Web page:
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Anna Akhmatova

(1889-1966)




Akhmatova, Anna, pseudonym of Anna Andreevna Gorenko (1889-1966) Russian poetess, born in Odessa into the family of a naval officer. She started to write very early to ultimate horror of her parents; her father told her not to shame the family name by becoming a “decadent poetess”. She chose the name of her great-grandmother as a literary pseudonym not to embarrass the family. For some time she studied at law school in Kiev. In 1910, she married Nicolai Gumilev (1886-1921), himself a poet and critic, who at first considerably influenced her style. They spent the spring of 1910, their honeymoon, in Paris, where Anna met the Italian artist Amedeo Modigliani (1884-1920) and fell in love with him. Summer of 1911 she spent with Modigliani in Paris. Under the influence of this love affair she wrote many lyrical poems, many of which formed up her first book, Evening (1912).

The same year that her first book was published, 1912, her son Lev Gumilev (1912-92) was born. He would become an outstanding historian, geographer, and philosopher. But meanwhile his father put the child under supervision of his own mother, who disliked Anna. Akhmatova tried to protest the situation, but Nicolai supported his family; Anna visited her son during holidays and summer. She wrote that she ‘was a bad mother’, that “motherhood is a bright torture. I was not worthy of it.”

The book Evening made Akhmatova a very popular poetess, and her second book Beads (also sometimes translated as Rosary), 1914, established her reputation. Together with Nikolai Gumilev she was looked at as a founder of the neo-classicist Acmeist movement, which preferred clear and precise verses opposite to the vague Symbolism.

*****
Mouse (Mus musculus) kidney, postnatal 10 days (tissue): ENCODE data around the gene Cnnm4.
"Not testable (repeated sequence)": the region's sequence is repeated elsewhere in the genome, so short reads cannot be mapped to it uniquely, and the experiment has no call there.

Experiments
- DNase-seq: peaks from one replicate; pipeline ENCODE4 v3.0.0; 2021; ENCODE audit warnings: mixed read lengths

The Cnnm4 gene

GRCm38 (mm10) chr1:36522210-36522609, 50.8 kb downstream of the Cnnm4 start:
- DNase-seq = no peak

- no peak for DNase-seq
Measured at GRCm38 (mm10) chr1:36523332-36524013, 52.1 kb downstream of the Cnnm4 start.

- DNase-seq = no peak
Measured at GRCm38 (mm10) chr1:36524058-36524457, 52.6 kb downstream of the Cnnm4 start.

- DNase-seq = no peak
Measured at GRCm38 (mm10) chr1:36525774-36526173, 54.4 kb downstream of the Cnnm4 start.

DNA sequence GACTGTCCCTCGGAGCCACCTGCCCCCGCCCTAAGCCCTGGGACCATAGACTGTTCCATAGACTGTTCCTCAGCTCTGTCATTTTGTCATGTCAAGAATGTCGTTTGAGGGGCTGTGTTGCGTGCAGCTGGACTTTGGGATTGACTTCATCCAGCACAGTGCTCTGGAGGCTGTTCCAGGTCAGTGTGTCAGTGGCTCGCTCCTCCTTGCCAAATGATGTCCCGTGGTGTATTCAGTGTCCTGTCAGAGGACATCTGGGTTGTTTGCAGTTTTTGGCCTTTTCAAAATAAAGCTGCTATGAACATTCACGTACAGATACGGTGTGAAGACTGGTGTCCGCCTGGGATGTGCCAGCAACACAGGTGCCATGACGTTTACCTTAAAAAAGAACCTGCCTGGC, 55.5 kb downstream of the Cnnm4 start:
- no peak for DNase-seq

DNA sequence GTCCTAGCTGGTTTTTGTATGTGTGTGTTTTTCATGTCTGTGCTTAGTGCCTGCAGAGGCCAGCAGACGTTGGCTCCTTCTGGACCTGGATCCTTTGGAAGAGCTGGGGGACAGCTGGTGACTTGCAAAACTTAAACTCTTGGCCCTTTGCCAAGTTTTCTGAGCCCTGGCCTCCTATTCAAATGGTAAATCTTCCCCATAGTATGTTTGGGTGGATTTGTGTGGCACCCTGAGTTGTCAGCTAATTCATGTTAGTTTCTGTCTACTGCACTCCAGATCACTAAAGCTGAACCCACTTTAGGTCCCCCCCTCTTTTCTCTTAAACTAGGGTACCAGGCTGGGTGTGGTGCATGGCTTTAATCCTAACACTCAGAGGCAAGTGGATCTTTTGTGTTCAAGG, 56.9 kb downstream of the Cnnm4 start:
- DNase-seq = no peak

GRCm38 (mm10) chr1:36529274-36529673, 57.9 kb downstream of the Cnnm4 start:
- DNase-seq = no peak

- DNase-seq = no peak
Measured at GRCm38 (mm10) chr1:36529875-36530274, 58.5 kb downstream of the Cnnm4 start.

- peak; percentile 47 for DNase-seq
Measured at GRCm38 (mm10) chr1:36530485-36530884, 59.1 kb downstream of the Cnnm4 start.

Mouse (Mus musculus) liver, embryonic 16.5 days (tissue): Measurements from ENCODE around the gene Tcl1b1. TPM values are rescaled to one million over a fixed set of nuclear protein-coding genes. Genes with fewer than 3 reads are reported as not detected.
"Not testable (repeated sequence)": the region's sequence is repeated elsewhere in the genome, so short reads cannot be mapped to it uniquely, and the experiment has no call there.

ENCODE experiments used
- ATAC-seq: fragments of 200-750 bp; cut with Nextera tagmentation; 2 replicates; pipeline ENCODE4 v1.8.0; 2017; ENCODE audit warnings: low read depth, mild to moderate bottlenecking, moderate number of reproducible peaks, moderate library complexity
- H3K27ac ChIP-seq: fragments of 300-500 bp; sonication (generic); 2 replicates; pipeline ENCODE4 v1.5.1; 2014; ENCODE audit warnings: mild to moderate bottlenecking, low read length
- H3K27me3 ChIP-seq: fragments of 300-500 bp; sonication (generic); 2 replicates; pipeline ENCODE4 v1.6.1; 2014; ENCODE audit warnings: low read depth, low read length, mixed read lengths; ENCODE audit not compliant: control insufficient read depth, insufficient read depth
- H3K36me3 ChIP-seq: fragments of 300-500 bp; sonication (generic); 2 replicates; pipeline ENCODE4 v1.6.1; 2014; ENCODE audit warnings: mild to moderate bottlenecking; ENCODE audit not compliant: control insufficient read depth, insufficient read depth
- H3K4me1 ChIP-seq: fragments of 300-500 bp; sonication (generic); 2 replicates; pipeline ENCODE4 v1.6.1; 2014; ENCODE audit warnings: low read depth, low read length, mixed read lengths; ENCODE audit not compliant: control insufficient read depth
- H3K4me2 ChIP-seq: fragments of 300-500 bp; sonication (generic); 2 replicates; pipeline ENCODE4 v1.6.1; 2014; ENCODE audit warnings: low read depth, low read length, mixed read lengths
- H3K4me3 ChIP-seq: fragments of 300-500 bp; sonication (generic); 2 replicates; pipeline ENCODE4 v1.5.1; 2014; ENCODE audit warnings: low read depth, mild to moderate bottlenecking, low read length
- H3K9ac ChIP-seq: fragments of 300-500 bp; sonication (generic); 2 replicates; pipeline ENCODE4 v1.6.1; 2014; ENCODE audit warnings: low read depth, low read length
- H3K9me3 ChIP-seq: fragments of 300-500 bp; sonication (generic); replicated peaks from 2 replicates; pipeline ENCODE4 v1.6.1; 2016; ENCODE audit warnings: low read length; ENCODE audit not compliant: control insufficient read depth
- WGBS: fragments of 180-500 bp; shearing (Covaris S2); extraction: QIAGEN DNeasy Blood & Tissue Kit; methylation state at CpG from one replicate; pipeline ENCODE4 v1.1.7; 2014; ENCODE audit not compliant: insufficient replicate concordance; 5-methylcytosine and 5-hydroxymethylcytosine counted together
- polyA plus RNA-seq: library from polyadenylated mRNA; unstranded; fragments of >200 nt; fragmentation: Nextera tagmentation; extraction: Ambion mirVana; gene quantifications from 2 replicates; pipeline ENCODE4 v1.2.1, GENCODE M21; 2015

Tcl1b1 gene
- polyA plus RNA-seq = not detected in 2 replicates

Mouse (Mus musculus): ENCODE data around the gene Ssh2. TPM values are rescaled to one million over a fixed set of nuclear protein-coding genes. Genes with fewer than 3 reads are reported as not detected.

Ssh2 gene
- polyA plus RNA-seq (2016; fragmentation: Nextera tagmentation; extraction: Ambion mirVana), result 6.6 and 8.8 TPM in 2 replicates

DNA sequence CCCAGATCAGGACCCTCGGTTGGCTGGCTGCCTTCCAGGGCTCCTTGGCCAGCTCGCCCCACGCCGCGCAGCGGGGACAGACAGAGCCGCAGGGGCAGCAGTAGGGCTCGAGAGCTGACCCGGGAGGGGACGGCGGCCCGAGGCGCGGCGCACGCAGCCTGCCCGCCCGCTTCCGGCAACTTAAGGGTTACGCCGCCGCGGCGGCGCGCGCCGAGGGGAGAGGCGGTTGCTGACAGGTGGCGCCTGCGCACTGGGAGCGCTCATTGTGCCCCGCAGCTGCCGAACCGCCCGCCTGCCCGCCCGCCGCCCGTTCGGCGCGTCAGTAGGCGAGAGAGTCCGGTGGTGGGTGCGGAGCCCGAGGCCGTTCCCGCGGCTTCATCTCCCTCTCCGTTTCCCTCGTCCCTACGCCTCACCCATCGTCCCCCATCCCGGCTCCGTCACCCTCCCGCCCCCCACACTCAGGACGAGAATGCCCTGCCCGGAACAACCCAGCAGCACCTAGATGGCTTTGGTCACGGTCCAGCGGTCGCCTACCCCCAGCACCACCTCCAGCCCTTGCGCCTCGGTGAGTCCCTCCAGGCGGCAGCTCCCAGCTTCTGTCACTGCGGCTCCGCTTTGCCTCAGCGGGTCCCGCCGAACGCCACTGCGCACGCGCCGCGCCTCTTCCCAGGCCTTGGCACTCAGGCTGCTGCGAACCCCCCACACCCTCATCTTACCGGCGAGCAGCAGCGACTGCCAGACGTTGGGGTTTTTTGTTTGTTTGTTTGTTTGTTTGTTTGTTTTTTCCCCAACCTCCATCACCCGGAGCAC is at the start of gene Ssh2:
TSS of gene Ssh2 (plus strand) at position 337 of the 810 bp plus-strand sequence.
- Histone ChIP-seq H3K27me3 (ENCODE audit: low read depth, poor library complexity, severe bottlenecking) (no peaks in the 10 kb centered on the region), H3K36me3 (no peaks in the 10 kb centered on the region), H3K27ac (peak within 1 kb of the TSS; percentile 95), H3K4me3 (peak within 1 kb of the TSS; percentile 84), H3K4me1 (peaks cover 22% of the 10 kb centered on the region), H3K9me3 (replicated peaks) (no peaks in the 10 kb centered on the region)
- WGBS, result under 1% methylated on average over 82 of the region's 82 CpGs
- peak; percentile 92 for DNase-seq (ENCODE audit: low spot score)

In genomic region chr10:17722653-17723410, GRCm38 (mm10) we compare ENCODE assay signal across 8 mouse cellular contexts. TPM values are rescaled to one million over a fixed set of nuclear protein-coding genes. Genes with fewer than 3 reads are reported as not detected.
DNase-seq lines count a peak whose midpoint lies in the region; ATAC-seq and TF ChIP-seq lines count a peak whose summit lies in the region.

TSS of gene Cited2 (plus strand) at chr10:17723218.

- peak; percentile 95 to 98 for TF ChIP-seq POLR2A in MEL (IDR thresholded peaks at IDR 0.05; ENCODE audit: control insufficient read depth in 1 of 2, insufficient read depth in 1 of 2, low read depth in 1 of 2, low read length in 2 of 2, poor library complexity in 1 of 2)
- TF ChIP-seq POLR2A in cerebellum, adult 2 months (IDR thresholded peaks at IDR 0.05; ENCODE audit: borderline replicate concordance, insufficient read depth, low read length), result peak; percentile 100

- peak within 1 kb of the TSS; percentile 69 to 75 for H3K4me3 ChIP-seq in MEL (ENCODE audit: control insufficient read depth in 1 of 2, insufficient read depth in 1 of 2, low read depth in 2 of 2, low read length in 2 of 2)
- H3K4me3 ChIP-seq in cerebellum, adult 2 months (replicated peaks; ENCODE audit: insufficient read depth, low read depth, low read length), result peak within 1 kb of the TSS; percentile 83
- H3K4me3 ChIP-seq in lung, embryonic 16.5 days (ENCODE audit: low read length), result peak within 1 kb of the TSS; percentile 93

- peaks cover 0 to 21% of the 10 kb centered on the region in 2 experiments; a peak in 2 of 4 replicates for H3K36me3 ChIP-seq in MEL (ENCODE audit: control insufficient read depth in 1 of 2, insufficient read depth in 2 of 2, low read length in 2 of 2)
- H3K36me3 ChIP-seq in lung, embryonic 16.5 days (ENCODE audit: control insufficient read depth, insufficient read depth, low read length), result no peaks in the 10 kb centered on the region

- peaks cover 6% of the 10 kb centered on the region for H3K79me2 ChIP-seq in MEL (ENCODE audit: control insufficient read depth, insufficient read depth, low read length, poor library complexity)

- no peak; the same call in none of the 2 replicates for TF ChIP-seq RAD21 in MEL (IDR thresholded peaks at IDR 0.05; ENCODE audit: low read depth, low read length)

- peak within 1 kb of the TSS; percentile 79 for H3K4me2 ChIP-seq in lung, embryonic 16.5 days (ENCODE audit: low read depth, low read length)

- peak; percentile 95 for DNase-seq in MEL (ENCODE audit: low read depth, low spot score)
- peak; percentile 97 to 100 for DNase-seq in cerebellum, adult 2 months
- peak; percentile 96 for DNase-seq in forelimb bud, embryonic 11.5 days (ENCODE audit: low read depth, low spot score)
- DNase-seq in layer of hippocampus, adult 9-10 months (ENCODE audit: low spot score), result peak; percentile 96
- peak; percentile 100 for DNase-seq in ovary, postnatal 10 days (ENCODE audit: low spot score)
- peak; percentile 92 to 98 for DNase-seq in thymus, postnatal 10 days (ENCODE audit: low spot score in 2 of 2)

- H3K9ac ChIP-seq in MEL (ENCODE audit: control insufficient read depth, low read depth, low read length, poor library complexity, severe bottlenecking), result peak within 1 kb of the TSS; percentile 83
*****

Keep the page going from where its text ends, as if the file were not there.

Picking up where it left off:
Akhmatova’s third book The White Flock was published in 1917. She remained as far as possible neutral to the Bolshevik Revolution (November 1917). But her husband, from whom she had parted in 1918, was arrested and shot as a counter-revolutionary in 1921, which influenced immensely both her and her son’s life.  After the publication of Anno Domini (1922), she was officially silenced until 1940. During this period she wrote critical essays and translations, worked on a long poem Requiem, devoted to the victims of Stalin’s repressions. In 1940, she was allowed to publish a collection of her previously published poems, but soon the book was withdrawn as her verse was ‘too remote from socialist reconstruction’. Her son, Lev, was arrested in 1949 and held in jail until 1956. To try to win his release, Akhmatova wrote poems in praise of Stalin and the government, but it was of no use. Later she requested that these poems not appear in her collected works.

She was ‘rehabilitated’ in the late 1950s, but her works were heavily censored. Akhmatova’s later works include Poem Without a Hero and the banned Requiem (Munich, 1963), which was published in Russia in full only in 1987, a moving cycle of poems on the Stalin purges; memoirs about the artist Amedeo Modigliani, poets Alexander Blok and Osip Mandelstam.

In 1964, Akhmatova was awarded the Etna-Taormina prize (Italy) and an honorary doctorate from Oxford University (UK) in 1965. Her journeys to Sicily, England and Paris were her first travels outside Russia since 1912.

Two years before her death at the age of 76, Akhmatova was chosen the president of the Writers' Union of the USSR. Anna Akhmatova died in Leningrad (St. Petersburg) in 1966.

Nathan Altman. Portrait of Anna Akhmatova.
Amedeo Modigliani. Nude. (Anna Akhmatova). Nude. (Anna Akhmatova). Anna Akhmatova.
Kuzma Petrov-Vodkin. Portrait of Anna Akhmatova.
Nikolai Tyrsa. Portrait of Anna Akhmatova.

Related article:
Anna and Amedeo.

Bibliography:
Chambers Biographical Dictionary. Chambers Harrap Publishers Ltd. 1996.
Poems. By Anna Akhmatova. Introductory article by A. Pavlovsky. Leningrad. 1989.
Prose of the Poet. By Anna Akhmatova. Introductory article by A. Neiman. Moscow. 2000.
Memoirs about Anna Akhmatova by Her Contemporaries. Moscow & Leningrad.
The Complete Poems of Anna Akhmatova by Roberta Reeder (Editor), Judith Hemschemeyer (Translator), Anna Andreevna Akhmatova. Zephyr Pr, 1998.
My Half-Century: Selected Prose by Ronald Meyer (Editor), Anna Andreevna Akhmatova. Northwestern University Press, 1997.
The Guest from the Future: Anna Akhmatova and Isaiah Berlin by Gyorgy Dalos, Antony Wood (Translator), Andrea Dunai. Farrar Straus & Giroux, 1999.
 

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